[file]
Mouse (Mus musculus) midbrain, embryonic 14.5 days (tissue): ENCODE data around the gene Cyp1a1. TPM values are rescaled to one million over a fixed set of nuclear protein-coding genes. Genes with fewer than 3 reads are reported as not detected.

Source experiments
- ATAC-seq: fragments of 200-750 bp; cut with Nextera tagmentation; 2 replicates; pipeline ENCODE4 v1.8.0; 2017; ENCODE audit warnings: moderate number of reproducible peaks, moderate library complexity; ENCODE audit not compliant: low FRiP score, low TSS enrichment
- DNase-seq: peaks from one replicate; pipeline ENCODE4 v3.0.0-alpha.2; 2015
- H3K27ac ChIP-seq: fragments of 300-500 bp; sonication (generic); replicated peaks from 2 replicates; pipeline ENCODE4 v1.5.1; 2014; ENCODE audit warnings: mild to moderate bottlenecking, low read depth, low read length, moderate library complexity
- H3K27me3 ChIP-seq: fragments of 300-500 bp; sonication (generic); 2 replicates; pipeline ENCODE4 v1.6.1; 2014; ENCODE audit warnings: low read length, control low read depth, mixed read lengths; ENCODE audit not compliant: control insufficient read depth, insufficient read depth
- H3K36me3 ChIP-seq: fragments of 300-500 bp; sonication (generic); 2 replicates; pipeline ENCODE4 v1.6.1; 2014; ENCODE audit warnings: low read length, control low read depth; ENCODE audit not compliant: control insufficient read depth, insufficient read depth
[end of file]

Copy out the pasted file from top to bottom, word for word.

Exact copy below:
Mouse (Mus musculus) midbrain, embryonic 14.5 days (tissue): ENCODE data around the gene Cyp1a1. TPM values are rescaled to one million over a fixed set of nuclear protein-coding genes. Genes with fewer than 3 reads are reported as not detected.

Source experiments
- ATAC-seq: fragments of 200-750 bp; cut with Nextera tagmentation; 2 replicates; pipeline ENCODE4 v1.8.0; 2017; ENCODE audit warnings: moderate number of reproducible peaks, moderate library complexity; ENCODE audit not compliant: low FRiP score, low TSS enrichment
- DNase-seq: peaks from one replicate; pipeline ENCODE4 v3.0.0-alpha.2; 2015
- H3K27ac ChIP-seq: fragments of 300-500 bp; sonication (generic); replicated peaks from 2 replicates; pipeline ENCODE4 v1.5.1; 2014; ENCODE audit warnings: mild to moderate bottlenecking, low read depth, low read length, moderate library complexity
- H3K27me3 ChIP-seq: fragments of 300-500 bp; sonication (generic); 2 replicates; pipeline ENCODE4 v1.6.1; 2014; ENCODE audit warnings: low read length, control low read depth, mixed read lengths; ENCODE audit not compliant: control insufficient read depth, insufficient read depth
- H3K36me3 ChIP-seq: fragments of 300-500 bp; sonication (generic); 2 replicates; pipeline ENCODE4 v1.6.1; 2014; ENCODE audit warnings: low read length, control low read depth; ENCODE audit not compliant: control insufficient read depth, insufficient read depth